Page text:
John C Klensin wrote:
Hmm. Do you want to requeue it and keep trying for four or five
days on the theory that the server might spontaneously fix
itself? Or would it be better to bounce the puppy and hope that
someone will complain? I think I can argue that one either
It does need to be a SHOULD so there's an out for dealing with
specific cases of brokenness where 5yz treatment has been
determined to be more appropriate operationally.
John, I think we all need to sleep on this more. :-)
First, this is definitely functionality change.
Second, the existing text in various spots already supports the idea of
handling unrecognized codes. I've cut snippets below for your quick
But before I continue, I would like to note that after researching many
of the codes out there, most do not support the level of details for the
reply codes as written in the text. So even though it is already
documented, as we seen with the existence of broken software now deemed
"high quality," I don't know what is the worth for the level of details
here. i.e, it might be too complex.
That said, the text in 4.2. SMTP Replies, already has:
Consequently, a sender-SMTP MUST be prepared to handle codes not
specified in this document and MUST do so by interpreting the first
This is reiterated and reinforced in 4.3.2. Command-Reply Sequences.
Since some servers may generate other
replies under special circumstances, and to allow for future
extension, SMTP clients SHOULD, when possible, interpret only the
first digit of the reply and MUST be prepared to deal with
unrecognized reply codes by interpreting the first digit only.
This 4.3.2 sentence makes it clear that "1yz " is not valid,
Unless extended using the mechanisms described in Section 2.2, SMTP
servers MUST NOT transmit reply codes to an SMTP client that are
other than three digits or that do not start in a digit between 2 and
But it is also inconsistent with the 4.2 sentence:
An SMTP server SHOULD send only the reply codes listed in this
In 4.2.1. Reply Code Severities and Theory, we have:
An unsophisticated SMTP client, or one that receives an unexpected
code, will be able to determine its next action (proceed as planned,
redo, retrench, etc.) by examining this first digit. An SMTP client
that wants to know approximately what kind of error occurred (e.g.,
mail system error, command syntax error) may examine the second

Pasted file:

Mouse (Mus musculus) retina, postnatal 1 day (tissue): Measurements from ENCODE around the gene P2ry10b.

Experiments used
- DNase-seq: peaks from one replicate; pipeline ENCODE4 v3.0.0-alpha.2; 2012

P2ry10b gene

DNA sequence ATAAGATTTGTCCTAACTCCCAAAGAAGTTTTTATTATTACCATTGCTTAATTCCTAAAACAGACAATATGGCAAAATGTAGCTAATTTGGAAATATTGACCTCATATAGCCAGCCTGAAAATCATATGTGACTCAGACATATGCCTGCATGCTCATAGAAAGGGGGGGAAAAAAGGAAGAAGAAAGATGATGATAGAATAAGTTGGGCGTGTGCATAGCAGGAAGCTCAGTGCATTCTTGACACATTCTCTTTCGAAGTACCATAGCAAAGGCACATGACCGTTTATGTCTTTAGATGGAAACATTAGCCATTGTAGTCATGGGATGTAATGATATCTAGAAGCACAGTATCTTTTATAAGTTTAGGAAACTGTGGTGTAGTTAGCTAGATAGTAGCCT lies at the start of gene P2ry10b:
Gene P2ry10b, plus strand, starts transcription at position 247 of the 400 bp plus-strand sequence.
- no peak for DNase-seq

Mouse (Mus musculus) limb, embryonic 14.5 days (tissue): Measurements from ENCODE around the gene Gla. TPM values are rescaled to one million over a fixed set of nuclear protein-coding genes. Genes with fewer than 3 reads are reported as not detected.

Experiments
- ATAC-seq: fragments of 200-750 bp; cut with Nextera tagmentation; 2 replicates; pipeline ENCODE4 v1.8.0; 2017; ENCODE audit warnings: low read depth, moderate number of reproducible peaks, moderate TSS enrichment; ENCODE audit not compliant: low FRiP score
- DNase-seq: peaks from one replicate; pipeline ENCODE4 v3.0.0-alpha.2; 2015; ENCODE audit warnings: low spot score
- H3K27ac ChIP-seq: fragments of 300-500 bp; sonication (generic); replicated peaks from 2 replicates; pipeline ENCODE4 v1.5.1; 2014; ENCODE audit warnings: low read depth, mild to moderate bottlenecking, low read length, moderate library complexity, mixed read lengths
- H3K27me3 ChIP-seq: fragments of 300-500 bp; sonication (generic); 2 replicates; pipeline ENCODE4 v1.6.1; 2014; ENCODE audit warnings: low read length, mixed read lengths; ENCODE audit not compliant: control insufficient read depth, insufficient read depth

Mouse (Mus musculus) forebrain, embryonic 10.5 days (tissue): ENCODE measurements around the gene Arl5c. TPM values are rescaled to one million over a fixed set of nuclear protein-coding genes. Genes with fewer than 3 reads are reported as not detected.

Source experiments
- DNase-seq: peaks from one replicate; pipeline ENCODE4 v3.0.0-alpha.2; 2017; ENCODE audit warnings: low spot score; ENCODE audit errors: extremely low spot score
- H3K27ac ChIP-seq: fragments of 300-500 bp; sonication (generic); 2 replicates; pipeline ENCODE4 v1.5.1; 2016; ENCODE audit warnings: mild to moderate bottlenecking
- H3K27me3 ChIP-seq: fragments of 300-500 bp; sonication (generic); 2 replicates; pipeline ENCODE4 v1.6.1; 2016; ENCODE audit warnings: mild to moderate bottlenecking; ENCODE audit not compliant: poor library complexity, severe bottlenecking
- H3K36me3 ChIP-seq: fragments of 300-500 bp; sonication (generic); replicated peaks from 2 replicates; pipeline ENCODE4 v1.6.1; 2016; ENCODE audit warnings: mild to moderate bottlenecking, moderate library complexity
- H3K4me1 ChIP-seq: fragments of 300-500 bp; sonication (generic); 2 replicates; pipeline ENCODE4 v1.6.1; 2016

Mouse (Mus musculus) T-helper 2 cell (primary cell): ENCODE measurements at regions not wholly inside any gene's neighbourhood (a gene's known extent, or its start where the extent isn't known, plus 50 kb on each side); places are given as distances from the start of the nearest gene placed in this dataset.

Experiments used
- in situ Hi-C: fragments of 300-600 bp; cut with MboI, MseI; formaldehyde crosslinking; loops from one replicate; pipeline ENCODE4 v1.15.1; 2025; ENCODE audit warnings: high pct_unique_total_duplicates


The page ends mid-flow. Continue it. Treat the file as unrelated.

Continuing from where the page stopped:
digit. The third digit and any supplemental information that may be
present is reserved for the finest gradation of information.
This provides the framework on how to deal with undefined reply codes.
Rather than open a can of worms with defining new "RETRY" functionality
for aborting clients, you can consider to simply use, change or define
one of first digit codes as "ignore."
Ideally, x2z would be appropriate since we are partly dealing with
In other words, these can be use to provide quideline as what may be
recommended or augmented into the retry logic/recommendations.
For a completely unrecognized code, the client SHOULD ignore the code.
It MAY begin its own timeout consideration. It MAY also abort. But I
don't think that is not appropriate given what we already define about.
But like I said, I'm at a point now with the more than expected time and
resources spent on this to do full source code analysis of many of these
codes, that I recognized these level of spec reply code details are
simply not followed.
As with the case with the first reply code issue, there is enough
powerful voices here that would rather now endorse this BROKEN code
behavior as high quality and compliant code in 2821bis, and even
encourage the design as simple, optimized and high quality.
So given that the specification is far too complex and no common support
for reply codes other than the pure basic codes, adding new layman logic
to guide clients to "sanely" abort on unrecognized reply codes is as
simple as it gets.